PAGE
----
I have been on a good streak of slowing building up my distance and incorporating more and more hill runs. I’ve been seeing a physiotherapist weekly as a preventative measure. I’ve had some slight stiffness around my SI, but nothing that’s kept me from running or from continuing to increase my mileage.
8.4 km into my run it all went to crap and, despite a well-timed physio appointment that allowed for almost immediate treatment, I was advised to stop running (and hiking) until things get sorted. I was also advised that I might need to consider prolotherapy, and that running an ultra may not be in my best interest. Turns out these chronic, recurring injuries from running might be a sign I am not meant for running distance.
Needless to say, Thursday was not a good day so I did what any stubborn FOME sufferer would do: I had a good cry on the walk back from physiotherapy, and then proceeded to be an absolute grumpus for the remainder of the day.
I cannot remember a time when I didn’t react to injury-related setbacks this way. I am always overly emotional and a little chicken little about them.
I am, in short, quite insufferable to be around.
Once I can put things in perspective, I can usually get past the extreme and unproductive thinking. However, there are very real consequences of chronic injuries:
- Training setbacks are legit. Running is one of those things that you have to do all the time. Nothing else is a suitable replacement. I find even a couple of weeks off running tends to significantly impact running stamina.
- Boredom. I usually spend a combined total of 6-10 hours on the trail on weekends, longer in the summer. Without epic trail runs or hikes, I don’t even know what to do with myself. I am my father’s daughter and am incapable of relaxing.
- Gym burnout. I don’t actually like the gym. I use it purely for strength training and spin. The rest of my workouts are usually outside. When my activities are restricted to the elliptical and spin bikes, thus making the gym my only choice, my soul dies a little. I don’t think I can capture in words just how much I loathe the elliptical. And don’t even talk to me about swimming…
- Crankiness. My workouts are what keep me sane and I find running and hiking to be particularly good outlets for all my crankiness, as well as being as close to meditation as I can personally get. I fear for my friends and loved ones when I’m forced to rest and recover.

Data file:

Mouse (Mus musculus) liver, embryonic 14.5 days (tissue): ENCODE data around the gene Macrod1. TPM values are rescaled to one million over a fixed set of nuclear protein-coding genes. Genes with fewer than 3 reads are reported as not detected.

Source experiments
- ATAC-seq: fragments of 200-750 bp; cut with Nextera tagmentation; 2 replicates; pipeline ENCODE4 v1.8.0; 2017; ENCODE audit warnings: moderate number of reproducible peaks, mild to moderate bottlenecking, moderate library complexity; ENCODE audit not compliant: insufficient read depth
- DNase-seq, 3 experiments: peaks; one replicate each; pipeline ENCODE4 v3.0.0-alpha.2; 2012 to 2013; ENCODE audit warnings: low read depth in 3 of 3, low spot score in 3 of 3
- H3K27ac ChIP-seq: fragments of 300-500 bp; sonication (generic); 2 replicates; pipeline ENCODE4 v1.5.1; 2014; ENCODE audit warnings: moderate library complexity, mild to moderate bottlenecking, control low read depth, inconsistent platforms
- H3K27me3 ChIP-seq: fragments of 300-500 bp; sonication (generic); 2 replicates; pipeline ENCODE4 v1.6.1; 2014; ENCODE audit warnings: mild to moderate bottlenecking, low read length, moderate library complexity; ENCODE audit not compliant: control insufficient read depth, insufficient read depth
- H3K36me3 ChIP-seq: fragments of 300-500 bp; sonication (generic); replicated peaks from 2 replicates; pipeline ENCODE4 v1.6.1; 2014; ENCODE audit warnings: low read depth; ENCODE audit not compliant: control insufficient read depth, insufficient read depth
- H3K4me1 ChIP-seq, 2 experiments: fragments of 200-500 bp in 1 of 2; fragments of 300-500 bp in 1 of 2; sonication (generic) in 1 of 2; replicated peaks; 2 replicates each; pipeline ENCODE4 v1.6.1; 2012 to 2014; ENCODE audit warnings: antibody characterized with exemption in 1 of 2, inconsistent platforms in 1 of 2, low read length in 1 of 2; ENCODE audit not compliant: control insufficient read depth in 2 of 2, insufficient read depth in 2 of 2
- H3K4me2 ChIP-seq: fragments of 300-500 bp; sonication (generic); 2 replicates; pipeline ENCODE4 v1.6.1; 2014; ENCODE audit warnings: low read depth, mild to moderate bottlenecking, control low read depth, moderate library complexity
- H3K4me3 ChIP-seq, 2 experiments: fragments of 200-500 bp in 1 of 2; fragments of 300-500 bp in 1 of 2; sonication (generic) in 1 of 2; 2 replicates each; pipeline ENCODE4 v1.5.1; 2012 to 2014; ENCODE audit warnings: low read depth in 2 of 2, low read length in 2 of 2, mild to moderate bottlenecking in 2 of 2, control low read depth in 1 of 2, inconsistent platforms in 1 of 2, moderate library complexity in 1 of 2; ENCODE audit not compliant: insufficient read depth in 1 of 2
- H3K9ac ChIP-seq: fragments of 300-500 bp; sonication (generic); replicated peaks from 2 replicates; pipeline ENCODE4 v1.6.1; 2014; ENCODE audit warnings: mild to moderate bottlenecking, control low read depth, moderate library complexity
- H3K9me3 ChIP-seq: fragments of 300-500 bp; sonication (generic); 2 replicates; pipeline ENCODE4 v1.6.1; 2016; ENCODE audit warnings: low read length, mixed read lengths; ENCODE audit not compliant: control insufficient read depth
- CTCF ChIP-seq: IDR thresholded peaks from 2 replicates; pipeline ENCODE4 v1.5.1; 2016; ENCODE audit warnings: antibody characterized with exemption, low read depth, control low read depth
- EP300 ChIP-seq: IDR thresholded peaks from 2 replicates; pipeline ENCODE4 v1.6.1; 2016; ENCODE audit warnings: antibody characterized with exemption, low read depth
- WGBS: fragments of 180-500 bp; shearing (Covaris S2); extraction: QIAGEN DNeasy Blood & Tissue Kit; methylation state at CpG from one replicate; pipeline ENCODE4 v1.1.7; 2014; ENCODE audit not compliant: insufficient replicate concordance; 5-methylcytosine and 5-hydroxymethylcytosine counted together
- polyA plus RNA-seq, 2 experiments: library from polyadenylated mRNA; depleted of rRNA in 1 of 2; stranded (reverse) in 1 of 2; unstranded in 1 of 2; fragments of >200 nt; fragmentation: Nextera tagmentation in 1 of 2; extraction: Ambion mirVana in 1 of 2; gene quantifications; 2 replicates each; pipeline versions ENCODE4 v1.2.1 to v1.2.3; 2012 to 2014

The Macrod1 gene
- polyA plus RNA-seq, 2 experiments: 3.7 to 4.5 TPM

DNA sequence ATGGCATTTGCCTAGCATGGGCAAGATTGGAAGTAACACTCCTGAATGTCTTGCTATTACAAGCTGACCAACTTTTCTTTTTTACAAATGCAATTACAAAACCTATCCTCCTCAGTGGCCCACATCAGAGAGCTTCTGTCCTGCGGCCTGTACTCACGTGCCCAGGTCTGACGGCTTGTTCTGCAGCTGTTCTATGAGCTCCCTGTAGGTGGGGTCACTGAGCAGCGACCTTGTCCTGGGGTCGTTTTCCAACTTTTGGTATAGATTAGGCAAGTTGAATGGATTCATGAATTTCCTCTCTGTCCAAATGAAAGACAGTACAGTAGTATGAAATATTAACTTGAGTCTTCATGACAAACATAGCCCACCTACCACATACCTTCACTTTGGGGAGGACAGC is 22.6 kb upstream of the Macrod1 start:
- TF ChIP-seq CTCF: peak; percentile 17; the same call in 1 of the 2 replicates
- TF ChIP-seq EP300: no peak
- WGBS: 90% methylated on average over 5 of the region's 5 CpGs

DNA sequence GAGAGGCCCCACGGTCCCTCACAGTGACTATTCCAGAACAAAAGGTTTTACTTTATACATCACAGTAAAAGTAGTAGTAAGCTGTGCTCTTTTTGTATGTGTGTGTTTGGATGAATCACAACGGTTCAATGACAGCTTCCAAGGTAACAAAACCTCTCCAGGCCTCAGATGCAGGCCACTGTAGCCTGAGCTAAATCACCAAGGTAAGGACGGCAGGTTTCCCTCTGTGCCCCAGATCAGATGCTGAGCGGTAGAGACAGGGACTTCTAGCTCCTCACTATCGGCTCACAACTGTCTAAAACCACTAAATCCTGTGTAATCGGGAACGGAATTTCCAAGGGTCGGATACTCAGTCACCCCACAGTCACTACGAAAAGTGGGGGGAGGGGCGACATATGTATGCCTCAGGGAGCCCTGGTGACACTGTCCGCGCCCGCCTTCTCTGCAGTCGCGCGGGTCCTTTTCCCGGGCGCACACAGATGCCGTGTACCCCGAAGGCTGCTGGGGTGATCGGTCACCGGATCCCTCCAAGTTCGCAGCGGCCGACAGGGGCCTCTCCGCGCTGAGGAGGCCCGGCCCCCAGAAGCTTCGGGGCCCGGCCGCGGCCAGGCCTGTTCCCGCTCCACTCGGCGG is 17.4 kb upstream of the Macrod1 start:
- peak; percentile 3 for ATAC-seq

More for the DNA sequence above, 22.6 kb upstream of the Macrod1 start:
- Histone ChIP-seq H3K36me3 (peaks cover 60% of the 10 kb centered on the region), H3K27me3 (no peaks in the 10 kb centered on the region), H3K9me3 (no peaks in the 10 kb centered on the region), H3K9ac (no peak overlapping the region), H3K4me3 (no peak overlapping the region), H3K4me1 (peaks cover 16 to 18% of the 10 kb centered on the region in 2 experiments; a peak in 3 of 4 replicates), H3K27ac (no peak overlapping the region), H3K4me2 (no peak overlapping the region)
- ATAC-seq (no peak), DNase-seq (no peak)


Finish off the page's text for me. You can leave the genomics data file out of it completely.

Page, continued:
I’m thankful this is a relatively minor setback in the grand scheme of things. But, let’s be honest, no matter how you slice it chronic injuries suck. I’ve suffered enough short and long-term injury-related setbacks over the years to have developed a list of advice for myself, which I now share with you.
1. Focus on what you CAN do. As much as I mocked swimming, there have been times when it’s all I could do for exercise. So, despite hating it with the fire of a thousand suns, I swam an hour and 15 minutes several days per week to maintain my fitness. It was better than nothing and, as an added bonus, my arms never looked better.
2. Treatment is your friend. I am very pro-physiotherapy. I see mine weekly for preventative care and more often when injured. If you have a good one, he or she will be a fountain of knowledge and resources to address your issues…and maybe even keep you from developing new ones.
3. Listen to your body. As much as I love my physiotherapist, I’m also stubborn. I trust my own intuition and ability to gauge my body’s progress. But I have learned (mostly the hard way) not to let my stubbornness get out of hand. If activities hurt or cause my condition to worsen, I will stop immediately. It’s just not worth it. On the other hand, if I feel like I’m ready to get back at it, I’ll step outside of recommended activities or intensity and see how it goes.
4. Take advantage of the extra time. The one plus of injuries is more time for friends. And things like getting your life back in order (i.e. cleaning up my disaster of a home, laundry, grocery shopping). And afternoon beers. Mostly the afternoon beers. If you can’t train, you might as well have some fun, right?
5. Let yourself be frustrated. I am a big fan of the occasional wallow. I believe if you indulge in some good, old-fashioned self-pity, you’ll get past it faster. Embrace your inner sad panda.
Now if only someone could teach me how to follow my own advice…